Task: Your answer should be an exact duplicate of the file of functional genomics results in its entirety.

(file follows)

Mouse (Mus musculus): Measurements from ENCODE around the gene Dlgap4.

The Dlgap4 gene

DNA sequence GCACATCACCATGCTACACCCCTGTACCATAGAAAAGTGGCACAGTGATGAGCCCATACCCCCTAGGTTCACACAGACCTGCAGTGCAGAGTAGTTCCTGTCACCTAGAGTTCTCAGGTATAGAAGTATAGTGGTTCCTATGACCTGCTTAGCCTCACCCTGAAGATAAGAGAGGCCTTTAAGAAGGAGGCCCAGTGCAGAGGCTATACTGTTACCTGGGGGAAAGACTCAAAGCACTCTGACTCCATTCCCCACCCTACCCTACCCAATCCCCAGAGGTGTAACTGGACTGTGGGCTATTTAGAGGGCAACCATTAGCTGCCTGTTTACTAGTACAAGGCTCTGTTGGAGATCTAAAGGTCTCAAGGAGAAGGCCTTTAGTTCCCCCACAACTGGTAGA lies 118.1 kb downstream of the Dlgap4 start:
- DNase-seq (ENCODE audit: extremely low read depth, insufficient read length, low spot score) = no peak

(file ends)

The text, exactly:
Mouse (Mus musculus): Measurements from ENCODE around the gene Dlgap4.

The Dlgap4 gene

DNA sequence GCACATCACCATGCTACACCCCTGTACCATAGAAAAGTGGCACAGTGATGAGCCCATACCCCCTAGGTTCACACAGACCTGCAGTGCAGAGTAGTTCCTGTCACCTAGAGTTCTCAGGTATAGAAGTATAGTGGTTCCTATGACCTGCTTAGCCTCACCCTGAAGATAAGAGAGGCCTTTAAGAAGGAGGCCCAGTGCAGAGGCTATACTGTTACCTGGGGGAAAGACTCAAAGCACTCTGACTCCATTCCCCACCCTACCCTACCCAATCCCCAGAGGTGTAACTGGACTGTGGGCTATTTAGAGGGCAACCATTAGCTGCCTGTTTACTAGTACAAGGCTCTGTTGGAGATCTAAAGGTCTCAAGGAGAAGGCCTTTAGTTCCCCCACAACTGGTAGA lies 118.1 kb downstream of the Dlgap4 start:
- DNase-seq (ENCODE audit: extremely low read depth, insufficient read length, low spot score) = no peak